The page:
Colorado’s Frontier Pathways Scenic and Historic Byway. Photo by Jeffrey Beall.
Though it may provide a vista here and there, America’s interstate highway system was designed with speed and efficiency in mind, not for meandering road trips intended to take in the wonder and awe of the American countryside. That function instead has fallen to the sometimes twisty, oftentimes rural two-lane roads that make up the National Scenic Byway program, which could see a revival under a bill before Congress.
Established in 1991 under the Department of Transportation’s Federal Highway Administration to recognize and preserve roads with “outstanding scenic, historic, cultural, natural, recreational, and archaeological qualities,” the National Scenic Byway program expanded from 14 scenic byways and six All-American Roads — considered the superstars of the program — to 120 scenic byways and 31 All-American Roads, spread across 46 states.
While the program includes many roads with breathtaking views — California’s Big Sur Coastal Highway and the Blue Ridge Parkway, for example — it also includes a number of roads of historic interest, including much of Route 66 and Detroit’s Woodward Avenue.
To be considered for the National Scenic Byway program, a road must be nominated by a local community that has already developed a corridor plan that takes into account preservation, improvement, and marketing plans for the byway, according to the website of Scenic America, a group that lobbies on behalf of the byways.
“Unlike some earlier state scenic roads programs that focused solely on the promotion of roads, this program helps communities balance economic development and resource conservation” the website notes.
The program, initially funded with $74.3 million to be distributed as locally matched grants, got a couple of funding boosts over subsequent years: $148 million in 1998, then $175 million in 2005. That latter appropriation was set to last through 2009, and while the program was reauthorized through 2012 and still technically exists, it has been unable to fund the byways listed with it or add any more roads to its list.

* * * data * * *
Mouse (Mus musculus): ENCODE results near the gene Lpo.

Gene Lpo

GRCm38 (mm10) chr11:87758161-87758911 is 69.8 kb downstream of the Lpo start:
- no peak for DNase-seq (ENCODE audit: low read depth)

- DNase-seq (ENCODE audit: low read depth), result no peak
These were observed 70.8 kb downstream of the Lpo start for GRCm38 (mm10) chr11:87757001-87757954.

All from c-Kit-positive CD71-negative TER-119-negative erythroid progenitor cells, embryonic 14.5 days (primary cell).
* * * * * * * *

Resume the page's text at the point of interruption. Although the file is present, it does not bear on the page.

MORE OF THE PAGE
A bill that Rhode Island Representative David Cicilline introduced last month, H.R. 831, aims to change that. Also known as the Reviving America’s Scenic Byways Act of 2019, the bill calls for the Department of Transportation to start accepting nominations for (and eventually designate) new scenic byways.
“The lack of federal support for the program is jeopardizing the continued viability of these special roads and their roles as economic engines,” according to a Scenic America petition supporting H.R. 831. The petition goes on to claim that 44 roads across 24 states could potentially be designated scenic byways should the program restart and that Federal Highway Administration spokespeople have stated that a restarted National Scenic Byways program would require no additional funding from Congress.
Similar to a bill that Cicilline introduced last year that made it through the House Committee on Transportation and Infrastructure, H.R. 831 passed the House of Representatives on Wednesday. Not long after, Maine Senator Susan Collins introduced a companion bill in the Senate, S.349.
(Ironically, Cicilline hails from one of the four states that does not have any national scenic byways. The other three are Texas, Hawaii, and Nebraska.)
At the same time that the House passed H.R. 831, it also passed H.R. 66, the Route 66 Centennial Commission Act. Illinois Representative Rodney Davis re-introduced the bill this year after a similar bill made it through the House and then stalled in the Senate last year.
Legislation that would designate Route 66 a National Historic Trail, which also passed the House and stalled in the Senate last year, has yet to be re-introduced this year.